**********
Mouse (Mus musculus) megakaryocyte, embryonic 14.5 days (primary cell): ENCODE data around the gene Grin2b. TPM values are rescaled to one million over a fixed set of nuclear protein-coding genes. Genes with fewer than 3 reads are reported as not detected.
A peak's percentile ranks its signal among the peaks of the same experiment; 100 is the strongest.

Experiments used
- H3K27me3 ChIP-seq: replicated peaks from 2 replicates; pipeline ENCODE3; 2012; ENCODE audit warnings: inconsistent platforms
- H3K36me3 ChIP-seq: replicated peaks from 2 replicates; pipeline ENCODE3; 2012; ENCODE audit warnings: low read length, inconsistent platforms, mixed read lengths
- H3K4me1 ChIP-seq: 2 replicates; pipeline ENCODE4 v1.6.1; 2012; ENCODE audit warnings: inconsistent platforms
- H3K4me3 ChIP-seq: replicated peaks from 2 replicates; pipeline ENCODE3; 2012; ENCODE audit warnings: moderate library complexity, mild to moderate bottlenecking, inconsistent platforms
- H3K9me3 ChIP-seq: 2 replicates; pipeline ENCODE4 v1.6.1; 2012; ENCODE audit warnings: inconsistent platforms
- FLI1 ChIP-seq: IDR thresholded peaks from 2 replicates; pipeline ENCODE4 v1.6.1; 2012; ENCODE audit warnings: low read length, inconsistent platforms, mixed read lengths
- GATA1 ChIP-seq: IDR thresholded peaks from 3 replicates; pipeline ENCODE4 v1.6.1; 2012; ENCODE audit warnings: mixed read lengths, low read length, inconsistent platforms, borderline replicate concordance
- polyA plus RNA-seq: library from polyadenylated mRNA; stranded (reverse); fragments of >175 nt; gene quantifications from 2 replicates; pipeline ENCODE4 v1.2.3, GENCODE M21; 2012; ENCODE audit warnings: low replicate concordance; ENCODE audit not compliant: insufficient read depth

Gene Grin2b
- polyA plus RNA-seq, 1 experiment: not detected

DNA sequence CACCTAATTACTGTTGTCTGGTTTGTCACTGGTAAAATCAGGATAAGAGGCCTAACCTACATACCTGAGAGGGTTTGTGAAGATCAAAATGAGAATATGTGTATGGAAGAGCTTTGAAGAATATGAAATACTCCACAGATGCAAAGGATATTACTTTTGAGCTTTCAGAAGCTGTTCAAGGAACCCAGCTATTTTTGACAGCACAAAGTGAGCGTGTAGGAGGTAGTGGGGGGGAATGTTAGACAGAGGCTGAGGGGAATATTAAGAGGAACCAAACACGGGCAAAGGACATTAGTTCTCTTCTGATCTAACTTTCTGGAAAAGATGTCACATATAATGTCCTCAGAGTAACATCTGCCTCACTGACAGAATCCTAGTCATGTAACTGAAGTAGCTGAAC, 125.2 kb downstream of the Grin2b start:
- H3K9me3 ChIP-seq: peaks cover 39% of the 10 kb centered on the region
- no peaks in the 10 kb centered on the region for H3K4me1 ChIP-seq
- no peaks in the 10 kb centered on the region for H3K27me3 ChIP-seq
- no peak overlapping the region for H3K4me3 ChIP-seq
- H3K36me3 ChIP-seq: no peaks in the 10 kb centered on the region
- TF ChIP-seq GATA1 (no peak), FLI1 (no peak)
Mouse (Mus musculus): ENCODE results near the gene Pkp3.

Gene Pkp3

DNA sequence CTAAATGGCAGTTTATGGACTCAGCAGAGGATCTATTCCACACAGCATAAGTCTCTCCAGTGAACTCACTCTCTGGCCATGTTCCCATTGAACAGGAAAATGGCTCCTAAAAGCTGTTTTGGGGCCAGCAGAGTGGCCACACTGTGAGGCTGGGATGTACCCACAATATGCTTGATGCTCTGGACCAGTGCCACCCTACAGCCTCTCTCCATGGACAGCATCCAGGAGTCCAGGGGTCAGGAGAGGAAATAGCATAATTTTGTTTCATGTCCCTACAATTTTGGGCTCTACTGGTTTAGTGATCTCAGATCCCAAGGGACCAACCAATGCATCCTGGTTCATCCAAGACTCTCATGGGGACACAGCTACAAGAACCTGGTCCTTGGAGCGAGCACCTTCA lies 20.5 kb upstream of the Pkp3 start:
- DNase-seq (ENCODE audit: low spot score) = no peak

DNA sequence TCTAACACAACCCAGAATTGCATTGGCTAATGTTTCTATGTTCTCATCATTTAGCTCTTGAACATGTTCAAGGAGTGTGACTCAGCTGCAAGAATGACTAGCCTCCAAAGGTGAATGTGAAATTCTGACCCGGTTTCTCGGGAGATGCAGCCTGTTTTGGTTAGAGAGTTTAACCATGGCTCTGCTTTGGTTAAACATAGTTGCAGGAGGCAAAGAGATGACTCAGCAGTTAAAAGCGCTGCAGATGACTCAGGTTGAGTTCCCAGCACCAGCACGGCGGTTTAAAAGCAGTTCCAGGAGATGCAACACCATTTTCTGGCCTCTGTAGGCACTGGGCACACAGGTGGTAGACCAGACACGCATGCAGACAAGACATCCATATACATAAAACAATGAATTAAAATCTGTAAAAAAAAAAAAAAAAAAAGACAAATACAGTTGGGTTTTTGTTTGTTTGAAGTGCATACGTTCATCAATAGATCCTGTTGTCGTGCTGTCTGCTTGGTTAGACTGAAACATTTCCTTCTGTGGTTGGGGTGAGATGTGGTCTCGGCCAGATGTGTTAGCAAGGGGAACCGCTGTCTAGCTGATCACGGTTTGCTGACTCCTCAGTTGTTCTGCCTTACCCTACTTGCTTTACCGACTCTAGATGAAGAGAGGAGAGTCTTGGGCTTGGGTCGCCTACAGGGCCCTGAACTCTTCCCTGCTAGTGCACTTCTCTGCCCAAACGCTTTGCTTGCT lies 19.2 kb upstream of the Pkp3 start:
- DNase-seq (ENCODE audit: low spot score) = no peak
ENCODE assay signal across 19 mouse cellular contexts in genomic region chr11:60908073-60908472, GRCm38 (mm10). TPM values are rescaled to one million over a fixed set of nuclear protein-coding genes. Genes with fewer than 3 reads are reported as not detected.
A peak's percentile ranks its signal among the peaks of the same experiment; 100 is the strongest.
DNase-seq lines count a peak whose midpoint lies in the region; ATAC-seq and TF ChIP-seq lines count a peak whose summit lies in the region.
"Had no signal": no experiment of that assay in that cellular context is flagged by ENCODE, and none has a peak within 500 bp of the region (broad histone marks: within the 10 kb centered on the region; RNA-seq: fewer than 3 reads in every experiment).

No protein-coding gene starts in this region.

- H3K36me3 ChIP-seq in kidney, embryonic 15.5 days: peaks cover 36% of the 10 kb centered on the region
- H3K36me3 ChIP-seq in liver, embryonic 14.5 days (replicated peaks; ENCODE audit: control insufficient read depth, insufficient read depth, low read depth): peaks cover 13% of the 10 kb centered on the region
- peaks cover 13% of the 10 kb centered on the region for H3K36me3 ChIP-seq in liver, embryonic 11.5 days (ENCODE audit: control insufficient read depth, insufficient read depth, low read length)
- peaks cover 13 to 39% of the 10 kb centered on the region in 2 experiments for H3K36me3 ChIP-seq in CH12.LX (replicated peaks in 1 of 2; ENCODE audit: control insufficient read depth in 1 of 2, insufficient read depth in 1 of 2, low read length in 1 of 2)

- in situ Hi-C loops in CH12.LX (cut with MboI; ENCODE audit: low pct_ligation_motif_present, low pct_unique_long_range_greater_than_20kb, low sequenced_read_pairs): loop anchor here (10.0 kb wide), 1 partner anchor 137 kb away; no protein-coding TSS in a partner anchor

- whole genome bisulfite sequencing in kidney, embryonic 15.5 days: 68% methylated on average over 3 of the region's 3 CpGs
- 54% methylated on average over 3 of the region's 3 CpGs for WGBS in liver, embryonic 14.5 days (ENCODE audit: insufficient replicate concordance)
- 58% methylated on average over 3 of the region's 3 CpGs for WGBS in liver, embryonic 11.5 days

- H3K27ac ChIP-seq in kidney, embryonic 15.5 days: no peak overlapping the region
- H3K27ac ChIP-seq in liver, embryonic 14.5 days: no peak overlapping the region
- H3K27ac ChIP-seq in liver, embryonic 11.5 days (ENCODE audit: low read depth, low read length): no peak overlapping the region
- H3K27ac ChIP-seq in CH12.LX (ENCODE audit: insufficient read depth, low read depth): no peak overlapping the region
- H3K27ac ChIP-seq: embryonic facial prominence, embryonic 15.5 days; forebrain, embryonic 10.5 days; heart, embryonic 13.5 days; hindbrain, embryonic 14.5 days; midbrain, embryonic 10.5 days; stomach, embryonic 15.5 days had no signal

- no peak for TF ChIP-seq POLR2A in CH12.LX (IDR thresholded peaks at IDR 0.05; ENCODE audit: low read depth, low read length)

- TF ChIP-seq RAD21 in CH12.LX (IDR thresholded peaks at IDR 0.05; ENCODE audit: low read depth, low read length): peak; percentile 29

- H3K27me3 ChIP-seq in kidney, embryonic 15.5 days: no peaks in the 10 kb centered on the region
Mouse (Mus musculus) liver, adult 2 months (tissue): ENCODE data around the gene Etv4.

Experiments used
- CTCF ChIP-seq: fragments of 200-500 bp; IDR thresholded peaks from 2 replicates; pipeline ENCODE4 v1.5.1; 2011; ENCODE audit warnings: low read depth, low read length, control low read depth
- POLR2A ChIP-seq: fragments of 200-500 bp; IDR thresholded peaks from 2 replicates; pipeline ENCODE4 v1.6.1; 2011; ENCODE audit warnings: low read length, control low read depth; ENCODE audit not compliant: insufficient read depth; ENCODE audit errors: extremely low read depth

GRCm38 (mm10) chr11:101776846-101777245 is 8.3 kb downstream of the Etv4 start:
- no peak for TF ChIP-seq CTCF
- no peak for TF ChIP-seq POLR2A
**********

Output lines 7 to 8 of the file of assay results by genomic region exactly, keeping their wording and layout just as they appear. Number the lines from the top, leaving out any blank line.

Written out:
- H3K4me3 ChIP-seq: replicated peaks from 2 replicates; pipeline ENCODE3; 2012; ENCODE audit warnings: moderate library complexity, mild to moderate bottlenecking, inconsistent platforms
- H3K9me3 ChIP-seq: 2 replicates; pipeline ENCODE4 v1.6.1; 2012; ENCODE audit warnings: inconsistent platforms